On January 20, Samsung announced what appears to be an exceptional new storage product, a one ounce USB 3 external Flash drive, essentially a portable Flash SSD, called the T1. John Martellaro did some testing and explains why Mac owners should defer a decision on this new product until more details are sorted out. -- The Mac Observer.
When you connect your Mac to a Wi-Fi hotspot at a cafe, library, or other public location, do you ever double-check to ensure the Wi-Fi hotspot is a legitimate one? Quite often, when you are out and about, it is not uncommon to find a number of open hotspots, that you can easily log on to surf away, and while most of these will be perfectly fine options to use, there is nothing to inform you whether or not the hotspot was set up for nefarious purposes. -- MacIssues.
Computer scientists are already devising strategies for neutralising the next generation of malicious botnets.
Botnets are computer programs that talk to each other over the internet. Some are entirely benign, like those that control internet chats. But many botnets are entirely malicious, programs that send spam or participate in denial of service attacks and so on. These networks are controlled by individual criminals who use them for nefarious purposes such as generating illicit income or attacking other websites. -- MIT Technology Review.
You may have heard of the system maintenance utility MacKeeper, which claims to keep your Mac running smoothly. According to iMore's Peter Cohen, who also works at an independent Apple reseller, MacKeeper is best avoided. Cohen calls out the company's shady marketing tactics, the instability it can introduce to Macs, and how difficult it is to uninstall. -- iMore.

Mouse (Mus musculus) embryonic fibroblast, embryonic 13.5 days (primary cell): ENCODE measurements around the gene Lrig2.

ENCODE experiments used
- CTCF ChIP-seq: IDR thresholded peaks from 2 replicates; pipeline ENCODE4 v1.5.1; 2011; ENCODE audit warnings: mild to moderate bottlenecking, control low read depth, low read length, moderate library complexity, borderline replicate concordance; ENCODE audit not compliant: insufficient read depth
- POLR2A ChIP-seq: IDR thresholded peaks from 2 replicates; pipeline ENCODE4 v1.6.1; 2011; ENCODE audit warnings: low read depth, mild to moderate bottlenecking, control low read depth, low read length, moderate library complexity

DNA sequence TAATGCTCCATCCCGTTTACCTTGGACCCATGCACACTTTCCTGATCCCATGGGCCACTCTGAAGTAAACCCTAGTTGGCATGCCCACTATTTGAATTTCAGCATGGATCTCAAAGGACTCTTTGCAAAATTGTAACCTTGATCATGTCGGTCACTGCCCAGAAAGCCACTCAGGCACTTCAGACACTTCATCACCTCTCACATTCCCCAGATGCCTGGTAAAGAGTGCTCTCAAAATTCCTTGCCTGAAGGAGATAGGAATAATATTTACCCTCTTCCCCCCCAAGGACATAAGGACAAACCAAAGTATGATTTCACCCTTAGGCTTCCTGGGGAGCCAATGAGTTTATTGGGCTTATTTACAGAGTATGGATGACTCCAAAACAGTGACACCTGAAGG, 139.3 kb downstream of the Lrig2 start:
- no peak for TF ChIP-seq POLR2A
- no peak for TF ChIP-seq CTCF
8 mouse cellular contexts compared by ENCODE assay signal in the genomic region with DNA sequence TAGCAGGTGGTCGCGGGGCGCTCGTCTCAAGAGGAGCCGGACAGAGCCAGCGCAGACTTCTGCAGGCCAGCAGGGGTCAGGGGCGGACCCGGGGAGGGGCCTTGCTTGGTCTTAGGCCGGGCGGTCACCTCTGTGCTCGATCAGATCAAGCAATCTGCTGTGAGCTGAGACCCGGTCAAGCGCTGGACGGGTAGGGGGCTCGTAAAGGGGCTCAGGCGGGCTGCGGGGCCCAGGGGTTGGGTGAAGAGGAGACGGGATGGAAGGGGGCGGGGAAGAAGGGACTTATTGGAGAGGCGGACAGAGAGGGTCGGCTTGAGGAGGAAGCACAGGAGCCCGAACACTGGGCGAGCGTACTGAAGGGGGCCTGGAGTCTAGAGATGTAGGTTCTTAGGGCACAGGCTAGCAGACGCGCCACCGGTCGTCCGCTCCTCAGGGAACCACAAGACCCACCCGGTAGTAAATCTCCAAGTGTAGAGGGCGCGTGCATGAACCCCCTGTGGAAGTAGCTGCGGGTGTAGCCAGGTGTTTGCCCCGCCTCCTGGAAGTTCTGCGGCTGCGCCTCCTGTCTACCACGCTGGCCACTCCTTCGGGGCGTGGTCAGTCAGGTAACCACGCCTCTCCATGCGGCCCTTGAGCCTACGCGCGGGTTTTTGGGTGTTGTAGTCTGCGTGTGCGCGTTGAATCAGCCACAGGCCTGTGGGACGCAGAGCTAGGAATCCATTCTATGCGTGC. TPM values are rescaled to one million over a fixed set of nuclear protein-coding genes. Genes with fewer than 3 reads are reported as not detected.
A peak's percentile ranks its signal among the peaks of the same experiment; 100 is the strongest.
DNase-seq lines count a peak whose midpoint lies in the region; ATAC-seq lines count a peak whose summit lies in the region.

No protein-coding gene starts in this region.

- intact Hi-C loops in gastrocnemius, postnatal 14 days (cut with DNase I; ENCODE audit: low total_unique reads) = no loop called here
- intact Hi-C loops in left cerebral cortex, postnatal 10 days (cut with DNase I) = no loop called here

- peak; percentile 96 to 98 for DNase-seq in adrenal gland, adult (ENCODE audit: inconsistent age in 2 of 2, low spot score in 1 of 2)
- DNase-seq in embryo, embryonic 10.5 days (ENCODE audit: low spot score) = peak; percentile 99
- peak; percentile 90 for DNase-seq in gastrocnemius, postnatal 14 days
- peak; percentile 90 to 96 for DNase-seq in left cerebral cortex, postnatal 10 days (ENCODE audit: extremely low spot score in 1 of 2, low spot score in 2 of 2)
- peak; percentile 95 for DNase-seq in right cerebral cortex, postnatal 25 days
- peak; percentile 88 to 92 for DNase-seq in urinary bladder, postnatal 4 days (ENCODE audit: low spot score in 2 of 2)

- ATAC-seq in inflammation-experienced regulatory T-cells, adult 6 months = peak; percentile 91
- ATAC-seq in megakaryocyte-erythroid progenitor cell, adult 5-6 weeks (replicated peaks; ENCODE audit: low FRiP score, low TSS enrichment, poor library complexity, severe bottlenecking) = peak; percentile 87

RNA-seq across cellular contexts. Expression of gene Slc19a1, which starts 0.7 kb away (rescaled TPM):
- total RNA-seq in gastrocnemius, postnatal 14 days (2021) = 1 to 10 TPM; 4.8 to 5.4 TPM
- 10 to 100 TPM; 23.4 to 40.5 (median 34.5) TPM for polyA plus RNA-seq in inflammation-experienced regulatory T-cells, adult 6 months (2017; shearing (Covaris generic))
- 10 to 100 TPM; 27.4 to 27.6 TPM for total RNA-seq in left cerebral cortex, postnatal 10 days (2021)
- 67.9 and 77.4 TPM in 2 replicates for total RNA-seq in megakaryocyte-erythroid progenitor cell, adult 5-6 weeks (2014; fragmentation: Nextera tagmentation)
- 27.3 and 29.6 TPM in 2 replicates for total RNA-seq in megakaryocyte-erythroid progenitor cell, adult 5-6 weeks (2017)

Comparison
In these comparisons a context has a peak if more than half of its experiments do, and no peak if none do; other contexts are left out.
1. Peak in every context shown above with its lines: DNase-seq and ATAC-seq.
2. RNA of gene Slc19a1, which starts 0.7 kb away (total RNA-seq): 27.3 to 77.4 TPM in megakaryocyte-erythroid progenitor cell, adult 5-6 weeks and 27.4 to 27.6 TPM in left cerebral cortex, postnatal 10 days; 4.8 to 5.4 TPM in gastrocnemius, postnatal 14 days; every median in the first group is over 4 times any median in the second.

We're used to seeing row upon row of MacBooks at tech press events, but the popularity of Apple's laptop seems equally strong among mainstream journalists. The Huffington Post's senior congressional reporter Michael McAuliff tweeted that the press gallery at last night's State of the Union address "looks like a damn Apple ad." -- 9to5Mac.
Architosh delivers an update on the state of progress on Mac CAD industries, citing facts, figures, industry player views, and notes on the latest developments in new software products for the industry. -- Architosh.
I've put together an essential foundation document for Mac users who may sometimes try to help support friends and family. -- Computerworld.
In a recent column about making the most of Migration Assistant I made the off-hand remark that it's no big deal to move files from one account on your Mac to another. This caused concern from at least one commenter who considered the process onerous. Given that moving files between accounts isn't entirely clear to everyone, I thought I'd provide the details now. -- Macworld.
With the release of OS X Server for Yosemite, Apple retired Workgroup Manager, thus leaving us System Admins no GUI method of exporting users and groups out of the server.
The old Workgroup Manager tool gave us the ability to both export and import users / group records, the Server app can just import users.